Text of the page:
There was mum, dad, nan and pop and somebody I guessed was a relative of some kind (judging by her manhandling of the elder child). The two daughters were about 3 and 5 and were dressed in matching, angelic white dresses with bows in identical ringlets and pretty, new sandals to boot. They were perfect… for the first five minutes in line.

Then they were bored.

Then they were ratty.

Then they were hysterical.

Then they were downright horrid.

Then it just got so nasty I had to look away.

And through it all, the army of adults enlisted to contain the girls and maintain their picture perfection fought to stay in control. The girls screamed. They ripped at their bows. They threw themselves on the filthy ground and slid around on their bellies like snakes, trying to escape the clutches of their Santa-obsessed care-takers. And when mum reminded the elder that she could have whatever she wanted after the photo, the self-possessed little miss stopped screaming and, cool as ice, said, “Do you have the money?”

“Yes, of course I do,” said mum, sounding a little less confident by the second.

“Show me.”

“We’ll put it on the credit card.”

“You don’t have the money!” she shrieked.

“Here, here, I do,” whimpered mum.

“I want it now. I want it NOW. I WANT IT NOWWWWWWW!!!”

It was at this point that manhandling relative grabbed the girl by the wrist and dragged her from view which sent younger daughter into a fit of tears so dramatic that nan and pop took her from the scene also.

You would think a Santa photo rain check would be in order, no?

No. Mum and Dad stayed put in the line, determined to see this thing through.

I wonder how they looked up there on Santa’s knee…

 

Happy Christmas to you all!

So what’s success anyway?

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When I did a personal best time and finished 6th in the final of the 200m Breaststroke at the Atlanta Olympic Games in 1996, I felt like a failure. Without a medal, I was coming home empty-handed and as far as I was concerned, that was not good enough.

When I retired from competitive swimming in 2000 after five years on the Australian team, I felt like a failure. I had missed out on the Sydney Olympic Games team because of a flu and as far as I was concerned, that was not good enough.

When, years later, I looked back on my 20-odd international finals, my incredible memories, my privileged swimming career as a whole, I felt like a failure and I was sure I was doomed to a life of constant disappointment because I had never managed to capture the glittery prize at the end of the race. As far as I was concerned, that was not good enough.

Of course, I never told anybody about what was really going through my mind. As a sports-person you know that the sportsmanlike thing to do is talk about how grateful you are for the times you’ve had, how you are proud of your efforts, how it is the journey that is the important thing, that the other competitor should be commended for being better on the day, blah, blah, blah. And a lot of the time I managed to convince myself that was what I really believed.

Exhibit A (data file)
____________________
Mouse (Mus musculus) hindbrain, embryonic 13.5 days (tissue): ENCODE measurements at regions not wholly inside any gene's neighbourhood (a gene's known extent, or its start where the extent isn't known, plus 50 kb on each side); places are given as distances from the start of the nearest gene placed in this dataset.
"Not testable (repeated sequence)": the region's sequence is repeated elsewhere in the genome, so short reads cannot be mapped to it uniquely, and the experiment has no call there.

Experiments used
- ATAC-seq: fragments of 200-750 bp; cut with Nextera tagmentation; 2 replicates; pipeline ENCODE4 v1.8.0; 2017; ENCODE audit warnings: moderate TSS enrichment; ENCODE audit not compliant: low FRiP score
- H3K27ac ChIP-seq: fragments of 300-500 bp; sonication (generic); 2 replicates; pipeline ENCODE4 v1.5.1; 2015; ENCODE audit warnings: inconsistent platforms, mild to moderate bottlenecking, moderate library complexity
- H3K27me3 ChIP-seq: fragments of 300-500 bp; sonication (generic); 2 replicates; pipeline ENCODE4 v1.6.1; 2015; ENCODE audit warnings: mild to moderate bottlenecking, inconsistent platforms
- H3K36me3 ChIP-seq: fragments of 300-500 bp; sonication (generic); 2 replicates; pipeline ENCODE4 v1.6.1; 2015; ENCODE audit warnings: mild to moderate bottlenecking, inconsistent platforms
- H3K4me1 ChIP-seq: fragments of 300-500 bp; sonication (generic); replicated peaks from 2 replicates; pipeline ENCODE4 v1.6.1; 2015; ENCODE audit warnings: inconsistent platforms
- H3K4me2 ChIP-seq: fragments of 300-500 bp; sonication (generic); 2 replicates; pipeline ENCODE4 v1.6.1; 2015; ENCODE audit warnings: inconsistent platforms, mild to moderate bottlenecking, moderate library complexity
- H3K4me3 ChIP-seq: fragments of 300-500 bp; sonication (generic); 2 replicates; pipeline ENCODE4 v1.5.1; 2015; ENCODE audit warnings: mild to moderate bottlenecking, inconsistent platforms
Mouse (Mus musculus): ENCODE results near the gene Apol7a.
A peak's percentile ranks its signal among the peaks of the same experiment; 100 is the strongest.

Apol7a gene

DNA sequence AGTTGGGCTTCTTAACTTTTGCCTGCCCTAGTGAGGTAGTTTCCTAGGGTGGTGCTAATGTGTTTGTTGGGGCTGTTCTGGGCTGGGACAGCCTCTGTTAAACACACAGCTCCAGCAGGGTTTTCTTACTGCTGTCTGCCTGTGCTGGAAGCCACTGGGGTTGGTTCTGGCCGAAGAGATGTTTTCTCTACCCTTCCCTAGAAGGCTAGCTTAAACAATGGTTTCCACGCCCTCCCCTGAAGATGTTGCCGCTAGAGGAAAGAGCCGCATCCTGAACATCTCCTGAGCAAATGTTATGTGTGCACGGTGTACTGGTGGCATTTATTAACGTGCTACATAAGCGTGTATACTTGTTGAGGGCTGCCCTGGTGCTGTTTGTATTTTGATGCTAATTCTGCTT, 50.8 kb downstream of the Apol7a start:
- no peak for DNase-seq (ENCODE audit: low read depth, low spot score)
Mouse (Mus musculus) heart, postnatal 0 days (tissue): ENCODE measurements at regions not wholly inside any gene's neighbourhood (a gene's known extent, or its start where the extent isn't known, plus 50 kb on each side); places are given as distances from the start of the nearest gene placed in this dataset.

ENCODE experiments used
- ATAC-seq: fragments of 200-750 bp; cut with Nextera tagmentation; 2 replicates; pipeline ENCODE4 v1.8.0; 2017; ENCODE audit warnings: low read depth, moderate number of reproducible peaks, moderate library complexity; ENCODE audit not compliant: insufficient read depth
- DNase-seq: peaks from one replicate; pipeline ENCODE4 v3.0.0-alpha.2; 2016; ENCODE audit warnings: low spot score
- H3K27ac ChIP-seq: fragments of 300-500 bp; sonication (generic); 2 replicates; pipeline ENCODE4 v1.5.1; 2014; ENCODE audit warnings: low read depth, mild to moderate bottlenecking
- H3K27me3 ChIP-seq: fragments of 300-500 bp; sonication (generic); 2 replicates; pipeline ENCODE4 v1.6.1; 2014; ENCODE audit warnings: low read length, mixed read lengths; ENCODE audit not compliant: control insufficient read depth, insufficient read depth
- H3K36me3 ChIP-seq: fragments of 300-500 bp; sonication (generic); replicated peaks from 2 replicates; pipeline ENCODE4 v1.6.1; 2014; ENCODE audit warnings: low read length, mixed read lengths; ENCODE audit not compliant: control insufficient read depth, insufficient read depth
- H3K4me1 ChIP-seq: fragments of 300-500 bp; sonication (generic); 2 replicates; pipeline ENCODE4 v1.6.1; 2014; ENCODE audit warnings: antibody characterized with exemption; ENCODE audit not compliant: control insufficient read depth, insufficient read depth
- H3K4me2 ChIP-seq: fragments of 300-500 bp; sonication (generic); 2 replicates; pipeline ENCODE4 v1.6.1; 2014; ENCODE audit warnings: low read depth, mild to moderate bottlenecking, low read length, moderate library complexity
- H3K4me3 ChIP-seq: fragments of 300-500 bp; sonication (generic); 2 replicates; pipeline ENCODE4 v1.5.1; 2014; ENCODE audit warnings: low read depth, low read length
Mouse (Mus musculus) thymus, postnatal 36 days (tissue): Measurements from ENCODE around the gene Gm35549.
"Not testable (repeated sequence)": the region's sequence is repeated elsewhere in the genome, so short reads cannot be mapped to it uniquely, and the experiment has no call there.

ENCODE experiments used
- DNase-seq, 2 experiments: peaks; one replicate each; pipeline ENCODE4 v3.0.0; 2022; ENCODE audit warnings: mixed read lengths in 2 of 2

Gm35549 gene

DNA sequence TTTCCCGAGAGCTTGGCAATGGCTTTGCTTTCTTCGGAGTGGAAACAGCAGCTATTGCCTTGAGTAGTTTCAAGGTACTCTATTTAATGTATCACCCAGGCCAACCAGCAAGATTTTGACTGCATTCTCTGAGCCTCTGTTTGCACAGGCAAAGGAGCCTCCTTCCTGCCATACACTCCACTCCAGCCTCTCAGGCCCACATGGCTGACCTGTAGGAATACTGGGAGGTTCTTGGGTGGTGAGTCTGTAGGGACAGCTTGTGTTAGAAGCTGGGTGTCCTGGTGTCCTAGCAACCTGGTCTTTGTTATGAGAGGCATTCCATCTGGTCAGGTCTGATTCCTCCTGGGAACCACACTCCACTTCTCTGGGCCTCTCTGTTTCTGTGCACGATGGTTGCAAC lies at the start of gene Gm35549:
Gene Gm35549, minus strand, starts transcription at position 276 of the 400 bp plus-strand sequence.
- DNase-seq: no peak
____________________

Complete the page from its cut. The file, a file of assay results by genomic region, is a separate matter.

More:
But for years after my retirement I suffered a depression that sent me on a self-destructive cycle that I could not get myself out of. On the surface I was an all-together, dynamic, high-achieving young woman with the world at her feet, but inside I was a frightened, empty fraud.

Why? The definition of success.

When we are young, we want to emulate what we see around us and later we still find ourselves, even if unwittingly, aiming to reproduce what we are shown of the world. On the TV, in magazines, on the internet, even on our breakfast cereal boxes we are surrounded by the shining images of the successful – world record holders, gold medallists, the most talented of the sporting world. Just as beauty is defined by the most clear-skinned, bouncy-haired, digitally enhanced, nipped and tucked models, success is defined by outstanding achievers in every field. The motivation to be like them was what drove my competitive spirit in the early days.

And why? Because that was where the fame and fortune lay. To be the best meant sponsorships, financial relief for my family who had mortgaged everything on my dream; it meant media attention and recognition; it meant a stamp of approval from the whole world. But I failed to see how quickly the world can crucify and forget the cricketer who fails to take the wickets, the runner who doesn’t make the semis, the team that loses a few matches on the run.

What I have learned in the past few years is that Pierre De Coubertin chose “Higher, Stronger, Faster” as his Olympic motto because he understood that success is not about winning. He never intended for The Games to be about the highest, strongest or fastest athletes. Like beauty that is defined by the quality of one’s life rather than the clarity of one’s skin, De Coubertin’s notion of success was defined by the quality of the effort.

To always strive to be better than you were yesterday; to be stronger, kinder, more honest than you were. To give life a good shake and to move on when your time is up, this is what success is about. Some may have fantastic bodies and beautiful cheekbones, some may have gold medals and world records – good on them. But, in the words of Ralph Waldo Emerson, “To know even one life has breathed easier because you have lived, this is to have succeeded.”

So here’s to the anonymous, the unrecognised, the ‘also ran’. It is your face I see on my cereal box in the mornings.

Bite Me

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Dear Jean and Joe Average,

Here’s a taboo topic for you: My son, the Little Lion, occasionally bites his sister. So bite me. Does that make me a bad mother? Does that make him a bad little boy? Will we all go to Hell in a pea green boat because my poor little two-year-old is finding it hard to express his very strong emotions in a socially acceptable manner?

It doesn’t happen often, but judging by the reaction from you onlookers, you would think he had just bludgeoned her to death with his “noi”.